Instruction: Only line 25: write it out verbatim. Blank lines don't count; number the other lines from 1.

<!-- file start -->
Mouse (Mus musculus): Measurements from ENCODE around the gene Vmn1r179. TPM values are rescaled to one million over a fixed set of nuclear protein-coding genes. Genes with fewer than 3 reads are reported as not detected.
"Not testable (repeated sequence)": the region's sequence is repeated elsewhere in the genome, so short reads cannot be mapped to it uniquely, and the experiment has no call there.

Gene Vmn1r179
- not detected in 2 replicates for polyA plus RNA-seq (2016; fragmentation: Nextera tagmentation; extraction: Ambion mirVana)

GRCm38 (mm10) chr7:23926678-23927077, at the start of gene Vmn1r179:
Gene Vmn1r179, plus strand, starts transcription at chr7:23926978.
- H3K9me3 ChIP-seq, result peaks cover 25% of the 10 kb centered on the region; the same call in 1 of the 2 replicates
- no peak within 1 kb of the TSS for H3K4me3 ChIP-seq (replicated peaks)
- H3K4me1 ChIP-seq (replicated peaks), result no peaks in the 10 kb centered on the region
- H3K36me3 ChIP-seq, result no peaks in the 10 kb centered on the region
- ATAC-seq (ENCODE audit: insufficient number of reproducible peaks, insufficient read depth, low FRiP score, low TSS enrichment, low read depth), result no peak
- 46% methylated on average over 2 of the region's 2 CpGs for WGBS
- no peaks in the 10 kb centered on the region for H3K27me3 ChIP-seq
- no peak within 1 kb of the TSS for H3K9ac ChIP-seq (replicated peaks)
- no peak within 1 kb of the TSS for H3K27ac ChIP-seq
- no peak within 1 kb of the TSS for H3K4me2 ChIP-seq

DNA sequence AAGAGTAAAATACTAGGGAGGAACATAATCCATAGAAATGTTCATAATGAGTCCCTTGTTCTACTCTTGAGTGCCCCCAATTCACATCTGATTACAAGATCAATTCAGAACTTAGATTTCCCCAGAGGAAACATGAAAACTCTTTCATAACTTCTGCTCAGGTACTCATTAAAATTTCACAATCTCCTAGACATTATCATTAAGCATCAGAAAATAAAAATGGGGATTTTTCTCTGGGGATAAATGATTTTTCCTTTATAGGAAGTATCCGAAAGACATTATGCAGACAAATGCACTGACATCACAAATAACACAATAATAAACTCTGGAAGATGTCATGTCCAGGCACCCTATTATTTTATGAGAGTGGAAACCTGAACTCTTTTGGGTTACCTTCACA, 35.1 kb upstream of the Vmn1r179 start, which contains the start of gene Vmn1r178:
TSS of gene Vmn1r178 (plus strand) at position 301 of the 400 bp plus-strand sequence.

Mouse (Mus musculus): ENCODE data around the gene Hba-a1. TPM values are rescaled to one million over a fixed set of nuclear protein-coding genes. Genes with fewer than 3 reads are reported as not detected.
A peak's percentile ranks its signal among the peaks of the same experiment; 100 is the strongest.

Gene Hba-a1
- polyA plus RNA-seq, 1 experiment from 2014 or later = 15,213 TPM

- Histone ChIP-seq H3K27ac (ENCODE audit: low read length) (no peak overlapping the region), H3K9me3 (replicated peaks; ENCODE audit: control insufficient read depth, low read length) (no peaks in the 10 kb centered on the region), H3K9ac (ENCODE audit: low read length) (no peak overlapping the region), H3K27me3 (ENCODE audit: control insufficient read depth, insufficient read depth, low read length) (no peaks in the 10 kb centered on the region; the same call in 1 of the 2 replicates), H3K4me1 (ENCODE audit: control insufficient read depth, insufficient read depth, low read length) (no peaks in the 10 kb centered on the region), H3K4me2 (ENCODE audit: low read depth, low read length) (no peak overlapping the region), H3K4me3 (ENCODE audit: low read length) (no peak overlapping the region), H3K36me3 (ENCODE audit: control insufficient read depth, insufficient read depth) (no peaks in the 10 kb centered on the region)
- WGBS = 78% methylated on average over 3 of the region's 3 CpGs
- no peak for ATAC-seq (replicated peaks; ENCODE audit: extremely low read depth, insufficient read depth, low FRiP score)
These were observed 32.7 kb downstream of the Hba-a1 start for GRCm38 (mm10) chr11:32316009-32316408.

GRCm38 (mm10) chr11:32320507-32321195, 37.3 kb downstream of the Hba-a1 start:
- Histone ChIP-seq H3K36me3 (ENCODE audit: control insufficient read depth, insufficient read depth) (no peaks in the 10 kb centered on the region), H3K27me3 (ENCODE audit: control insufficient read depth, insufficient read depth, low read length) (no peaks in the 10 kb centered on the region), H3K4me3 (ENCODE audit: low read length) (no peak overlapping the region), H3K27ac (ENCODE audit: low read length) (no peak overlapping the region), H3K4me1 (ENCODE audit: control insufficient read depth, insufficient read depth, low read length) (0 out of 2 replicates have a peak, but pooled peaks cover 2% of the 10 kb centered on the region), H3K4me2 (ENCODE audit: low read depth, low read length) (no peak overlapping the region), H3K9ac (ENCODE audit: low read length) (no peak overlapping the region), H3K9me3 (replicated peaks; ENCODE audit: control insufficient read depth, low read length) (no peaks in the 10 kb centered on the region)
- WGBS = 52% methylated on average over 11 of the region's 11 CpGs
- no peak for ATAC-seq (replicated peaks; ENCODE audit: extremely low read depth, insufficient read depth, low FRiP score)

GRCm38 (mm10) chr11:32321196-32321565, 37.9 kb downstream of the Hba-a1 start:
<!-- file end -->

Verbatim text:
- no peak for ATAC-seq (replicated peaks; ENCODE audit: extremely low read depth, insufficient read depth, low FRiP score)